Eyes in focus

Last week in Zürich, Switzerland, La Prairie Group unveiled its latest skincare breakthrough, Skin Caviar Eye Lift. This was a launch with a difference, one that married the world of luxury with that of art. Martin Moodie was the sole travel retail journalist at a series of events attended by media from all around the world. In this special report, he examines the new product and its artistic associations, and interviews La Prairie President and Chief Executive Officer Patrick Rasquinet, Group Chief Marketing Officer Greg Prodromides and Director of Strategic Innovation and Science Dr Jacqueline Hill.

Eyes in focus

Last week in Zürich, Switzerland, La Prairie Group unveiled its latest skincare breakthrough, Skin Caviar Eye Lift. This was a launch with a difference, one that married the world of luxury with that of art. Martin Moodie was the sole travel retail journalist at a series of events attended by media from all around the world. In this special report, he examines the new product and its artistic associations, and interviews La Prairie President and Chief Executive Officer Patrick Rasquinet, Group Chief Marketing Officer Greg Prodromides and Director of Strategic Innovation and Science Dr Jacqueline Hill.

“The real voyage of discovery consists not in seeking new landscapes, but in having new eyes.” – Marcel Proust

La Prairie’s citation from Proust as the Swiss luxury skincare house unveiled its newest creation, Skin Caviar Eye Lift, this month, was doubly appropriate. Not only was the French novelist, critic, and essayist’s quote pertinent to the eyes but it comes from his most renowned work – À la recherche du temps perdu (In Search of Lost Time).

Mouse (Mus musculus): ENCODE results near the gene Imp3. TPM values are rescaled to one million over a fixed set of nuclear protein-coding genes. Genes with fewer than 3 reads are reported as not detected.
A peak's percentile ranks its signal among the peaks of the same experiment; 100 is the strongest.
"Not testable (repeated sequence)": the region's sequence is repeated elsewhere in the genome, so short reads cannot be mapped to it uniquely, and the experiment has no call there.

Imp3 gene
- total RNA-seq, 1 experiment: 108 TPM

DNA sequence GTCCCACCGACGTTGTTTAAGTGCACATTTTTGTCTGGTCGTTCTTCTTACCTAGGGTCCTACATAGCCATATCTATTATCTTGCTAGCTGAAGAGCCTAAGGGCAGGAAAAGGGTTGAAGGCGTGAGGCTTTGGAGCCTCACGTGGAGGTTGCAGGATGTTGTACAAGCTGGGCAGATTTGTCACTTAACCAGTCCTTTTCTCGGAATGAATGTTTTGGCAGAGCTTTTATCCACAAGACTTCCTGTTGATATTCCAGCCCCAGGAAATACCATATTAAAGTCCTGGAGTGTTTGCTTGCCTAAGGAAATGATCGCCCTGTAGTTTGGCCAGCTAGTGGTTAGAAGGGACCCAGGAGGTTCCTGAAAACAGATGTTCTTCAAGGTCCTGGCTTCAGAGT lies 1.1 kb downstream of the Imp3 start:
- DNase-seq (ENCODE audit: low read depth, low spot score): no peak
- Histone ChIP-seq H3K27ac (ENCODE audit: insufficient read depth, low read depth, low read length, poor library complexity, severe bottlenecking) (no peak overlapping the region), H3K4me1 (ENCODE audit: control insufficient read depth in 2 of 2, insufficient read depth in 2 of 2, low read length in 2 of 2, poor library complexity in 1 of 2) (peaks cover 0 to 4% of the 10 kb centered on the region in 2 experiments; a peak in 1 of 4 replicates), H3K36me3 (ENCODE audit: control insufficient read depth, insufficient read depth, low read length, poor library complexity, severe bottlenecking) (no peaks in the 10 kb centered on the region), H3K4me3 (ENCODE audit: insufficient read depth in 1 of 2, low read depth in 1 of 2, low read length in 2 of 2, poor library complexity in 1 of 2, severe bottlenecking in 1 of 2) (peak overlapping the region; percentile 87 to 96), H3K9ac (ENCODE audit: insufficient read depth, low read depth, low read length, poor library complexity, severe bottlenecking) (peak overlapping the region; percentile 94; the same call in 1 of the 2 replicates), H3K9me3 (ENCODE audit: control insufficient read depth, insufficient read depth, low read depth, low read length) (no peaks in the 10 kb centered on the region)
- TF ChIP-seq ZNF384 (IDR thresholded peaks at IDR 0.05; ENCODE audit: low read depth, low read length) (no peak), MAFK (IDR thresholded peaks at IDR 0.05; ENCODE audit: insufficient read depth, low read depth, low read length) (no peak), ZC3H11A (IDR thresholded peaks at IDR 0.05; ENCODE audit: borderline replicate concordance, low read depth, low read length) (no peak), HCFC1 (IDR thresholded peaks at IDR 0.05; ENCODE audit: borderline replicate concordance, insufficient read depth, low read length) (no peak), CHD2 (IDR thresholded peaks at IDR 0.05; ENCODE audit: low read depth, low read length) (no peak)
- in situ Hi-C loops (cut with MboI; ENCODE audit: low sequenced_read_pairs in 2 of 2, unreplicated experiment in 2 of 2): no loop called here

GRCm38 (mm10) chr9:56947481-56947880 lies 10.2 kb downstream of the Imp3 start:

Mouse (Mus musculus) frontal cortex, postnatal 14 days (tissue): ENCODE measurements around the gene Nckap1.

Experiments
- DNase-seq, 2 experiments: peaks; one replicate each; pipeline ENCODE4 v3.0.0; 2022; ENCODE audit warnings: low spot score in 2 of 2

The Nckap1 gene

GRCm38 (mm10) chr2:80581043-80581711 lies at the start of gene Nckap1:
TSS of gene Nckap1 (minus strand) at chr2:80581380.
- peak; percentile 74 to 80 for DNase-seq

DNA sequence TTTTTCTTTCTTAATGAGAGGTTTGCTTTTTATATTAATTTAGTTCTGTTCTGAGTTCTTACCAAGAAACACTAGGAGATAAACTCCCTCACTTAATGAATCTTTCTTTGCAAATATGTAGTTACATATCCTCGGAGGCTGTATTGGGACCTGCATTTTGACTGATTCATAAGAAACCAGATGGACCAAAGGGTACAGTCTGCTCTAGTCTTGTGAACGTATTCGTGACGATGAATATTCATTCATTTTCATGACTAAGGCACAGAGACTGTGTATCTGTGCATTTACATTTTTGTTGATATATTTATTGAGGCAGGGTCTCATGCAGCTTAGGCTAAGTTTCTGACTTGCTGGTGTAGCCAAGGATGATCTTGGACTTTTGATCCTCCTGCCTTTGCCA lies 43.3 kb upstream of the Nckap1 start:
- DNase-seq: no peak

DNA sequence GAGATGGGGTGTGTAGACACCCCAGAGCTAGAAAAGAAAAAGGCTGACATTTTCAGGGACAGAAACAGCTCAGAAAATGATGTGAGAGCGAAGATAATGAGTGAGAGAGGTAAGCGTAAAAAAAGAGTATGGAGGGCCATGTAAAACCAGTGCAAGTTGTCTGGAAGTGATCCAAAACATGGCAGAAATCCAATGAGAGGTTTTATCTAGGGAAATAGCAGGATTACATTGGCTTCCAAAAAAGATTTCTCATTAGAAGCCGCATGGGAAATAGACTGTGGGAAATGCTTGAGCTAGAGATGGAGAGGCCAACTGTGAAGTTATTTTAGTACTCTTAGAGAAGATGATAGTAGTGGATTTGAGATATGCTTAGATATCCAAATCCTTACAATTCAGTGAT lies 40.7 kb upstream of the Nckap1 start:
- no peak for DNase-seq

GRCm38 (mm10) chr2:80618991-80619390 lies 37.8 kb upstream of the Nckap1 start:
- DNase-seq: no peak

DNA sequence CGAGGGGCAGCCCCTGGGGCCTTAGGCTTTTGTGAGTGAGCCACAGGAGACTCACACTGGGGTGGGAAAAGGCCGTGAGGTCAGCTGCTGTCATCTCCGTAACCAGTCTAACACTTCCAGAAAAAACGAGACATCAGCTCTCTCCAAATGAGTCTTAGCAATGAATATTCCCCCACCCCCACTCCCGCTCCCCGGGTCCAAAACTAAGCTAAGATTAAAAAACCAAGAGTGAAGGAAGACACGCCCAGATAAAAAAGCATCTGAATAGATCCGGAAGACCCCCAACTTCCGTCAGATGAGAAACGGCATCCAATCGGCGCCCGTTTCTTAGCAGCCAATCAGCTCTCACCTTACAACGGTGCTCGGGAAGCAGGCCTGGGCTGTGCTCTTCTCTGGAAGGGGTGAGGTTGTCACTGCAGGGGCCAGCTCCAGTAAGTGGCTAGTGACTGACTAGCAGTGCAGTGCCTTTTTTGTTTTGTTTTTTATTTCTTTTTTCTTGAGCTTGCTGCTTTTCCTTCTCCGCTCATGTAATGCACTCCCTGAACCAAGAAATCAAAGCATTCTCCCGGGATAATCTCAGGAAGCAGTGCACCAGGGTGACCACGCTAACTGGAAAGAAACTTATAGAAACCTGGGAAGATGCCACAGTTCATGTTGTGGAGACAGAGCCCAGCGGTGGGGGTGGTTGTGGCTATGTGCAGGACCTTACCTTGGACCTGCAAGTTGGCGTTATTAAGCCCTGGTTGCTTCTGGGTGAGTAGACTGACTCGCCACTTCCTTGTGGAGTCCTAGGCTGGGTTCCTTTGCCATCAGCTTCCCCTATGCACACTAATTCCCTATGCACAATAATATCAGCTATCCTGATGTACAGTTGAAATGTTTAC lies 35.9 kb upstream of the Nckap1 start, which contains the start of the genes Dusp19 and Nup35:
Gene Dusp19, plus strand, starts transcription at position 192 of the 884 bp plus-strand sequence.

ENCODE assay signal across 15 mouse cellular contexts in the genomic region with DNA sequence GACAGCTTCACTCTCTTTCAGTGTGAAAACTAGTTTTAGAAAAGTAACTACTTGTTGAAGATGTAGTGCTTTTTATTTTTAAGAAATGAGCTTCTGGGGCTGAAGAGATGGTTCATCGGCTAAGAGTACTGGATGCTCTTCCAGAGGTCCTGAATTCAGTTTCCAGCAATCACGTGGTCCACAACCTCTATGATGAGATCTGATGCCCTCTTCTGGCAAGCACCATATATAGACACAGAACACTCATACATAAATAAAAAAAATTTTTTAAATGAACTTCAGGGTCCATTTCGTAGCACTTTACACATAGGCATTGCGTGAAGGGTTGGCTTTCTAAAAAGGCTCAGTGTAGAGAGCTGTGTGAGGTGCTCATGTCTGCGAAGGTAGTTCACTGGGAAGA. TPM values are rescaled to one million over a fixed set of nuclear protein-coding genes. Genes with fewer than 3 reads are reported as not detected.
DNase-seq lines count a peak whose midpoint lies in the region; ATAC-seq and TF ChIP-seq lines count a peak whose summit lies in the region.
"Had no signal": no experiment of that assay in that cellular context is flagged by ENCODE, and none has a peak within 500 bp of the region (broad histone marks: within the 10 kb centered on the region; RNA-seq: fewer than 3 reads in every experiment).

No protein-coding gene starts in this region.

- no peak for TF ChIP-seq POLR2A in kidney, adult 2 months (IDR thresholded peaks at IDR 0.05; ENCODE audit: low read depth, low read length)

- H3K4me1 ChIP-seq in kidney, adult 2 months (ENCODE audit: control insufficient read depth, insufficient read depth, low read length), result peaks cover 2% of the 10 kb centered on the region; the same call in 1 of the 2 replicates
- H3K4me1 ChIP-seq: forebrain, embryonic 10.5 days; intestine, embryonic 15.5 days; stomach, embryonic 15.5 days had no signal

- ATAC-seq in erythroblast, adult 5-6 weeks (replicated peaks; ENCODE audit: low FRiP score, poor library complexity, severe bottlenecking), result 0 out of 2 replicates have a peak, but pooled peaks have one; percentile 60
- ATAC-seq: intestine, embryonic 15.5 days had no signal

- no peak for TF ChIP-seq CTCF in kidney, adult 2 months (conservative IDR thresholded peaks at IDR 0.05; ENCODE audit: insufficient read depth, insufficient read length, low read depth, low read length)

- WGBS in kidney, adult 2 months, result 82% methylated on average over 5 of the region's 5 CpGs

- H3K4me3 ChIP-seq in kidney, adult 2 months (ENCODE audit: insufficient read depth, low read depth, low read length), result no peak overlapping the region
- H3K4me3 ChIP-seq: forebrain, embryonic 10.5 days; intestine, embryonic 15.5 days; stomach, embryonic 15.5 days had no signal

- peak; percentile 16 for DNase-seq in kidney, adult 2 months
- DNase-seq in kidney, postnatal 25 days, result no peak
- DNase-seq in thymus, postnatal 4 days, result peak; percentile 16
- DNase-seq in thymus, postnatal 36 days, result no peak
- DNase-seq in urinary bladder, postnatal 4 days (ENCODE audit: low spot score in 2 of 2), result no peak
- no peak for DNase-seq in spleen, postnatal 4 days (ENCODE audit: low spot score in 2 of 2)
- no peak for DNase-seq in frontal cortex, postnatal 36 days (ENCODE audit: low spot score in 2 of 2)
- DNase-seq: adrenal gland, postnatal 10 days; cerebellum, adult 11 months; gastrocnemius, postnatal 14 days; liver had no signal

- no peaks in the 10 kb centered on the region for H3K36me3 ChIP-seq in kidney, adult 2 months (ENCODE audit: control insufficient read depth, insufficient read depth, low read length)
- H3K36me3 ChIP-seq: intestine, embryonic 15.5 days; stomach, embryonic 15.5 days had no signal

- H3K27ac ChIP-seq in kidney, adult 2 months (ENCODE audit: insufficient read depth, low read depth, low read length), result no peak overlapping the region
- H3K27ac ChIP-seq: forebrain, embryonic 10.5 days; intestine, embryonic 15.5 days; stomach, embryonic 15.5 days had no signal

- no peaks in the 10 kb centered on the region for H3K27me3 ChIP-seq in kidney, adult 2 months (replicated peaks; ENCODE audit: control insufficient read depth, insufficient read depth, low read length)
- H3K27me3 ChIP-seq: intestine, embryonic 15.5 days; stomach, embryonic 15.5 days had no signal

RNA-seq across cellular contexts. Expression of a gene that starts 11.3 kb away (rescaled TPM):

And it is time – or resistance against its effects – which lies at the heart of La Prairie’s hugely successful mission of recent years. “We want to be a leader in skin care and to offer women the most precious gift of all, which is time,” La Prairie Director of Strategic Innovation and Science Dr Jacqueline Hill (see interview on page 13) told W Magazine in a 2016 interview.

La Prairie claims that Skin Caviar Eye Lift is the first eye-opening serum for the whole eye area, including brows. “Eyes are the mirror of the soul and the mirror of age,” Dr Hill told journalists at a packed media conference held in the elegant old-world splendour of The Dolder Grand, high above Lake Zürich. “They are the most fragile and delicate area of the face.”


La Prairie, part of German personal care company Beiersdorf, claims that the scientific test results of its new launch are “simply unprecedented”. Dr Hill outlined the concerns felt by millions of women around the world in terms of their eyes – sagging eyebrows, dropping upper lids, ‘crow’s feet’ at the temple area, sagging and wrinkled lower lids, under-eye bags and puffiness. “Eyes are a women’s main concern,” she said. “But there has been no adequate response. Until now.”

Describing the launch as “the first liquid lift to revive, raise and redefine the eyes and brows”, Dr Hill flourished the phrase, “The Gaze is Reawakened”.


It was that concept, The Gaze, that one day earlier underpinned a unique La Prairie collaboration which married the luxury and art worlds. On 12 June, the beauty house opened an art exhibition called ‘Eyes in Focus’, featuring creative interpretations by three young Swiss women photographers – Daniela Droz, Namsa Leuba and Senta Simond (pictured left to right below) – of ‘the female gaze’. How would three eclectic talents celebrate the female gaze through their own eyes and lenses?

At the La Prairie Pavilion in the Collectors Lounge within the annual Art Basel exhibition, the answers were unveiled. La Prairie described the trio as the “new guard of contemporary photography”, each with her own unique approach. La Prairie Group President and Chief Executive Officer Patrick Rasquinet told guests: “We decided to put a special focus on the eyes as they represent the mirror of the soul. La Prairie decided to explore this emotional, this powerful, this defining quality of the eye.”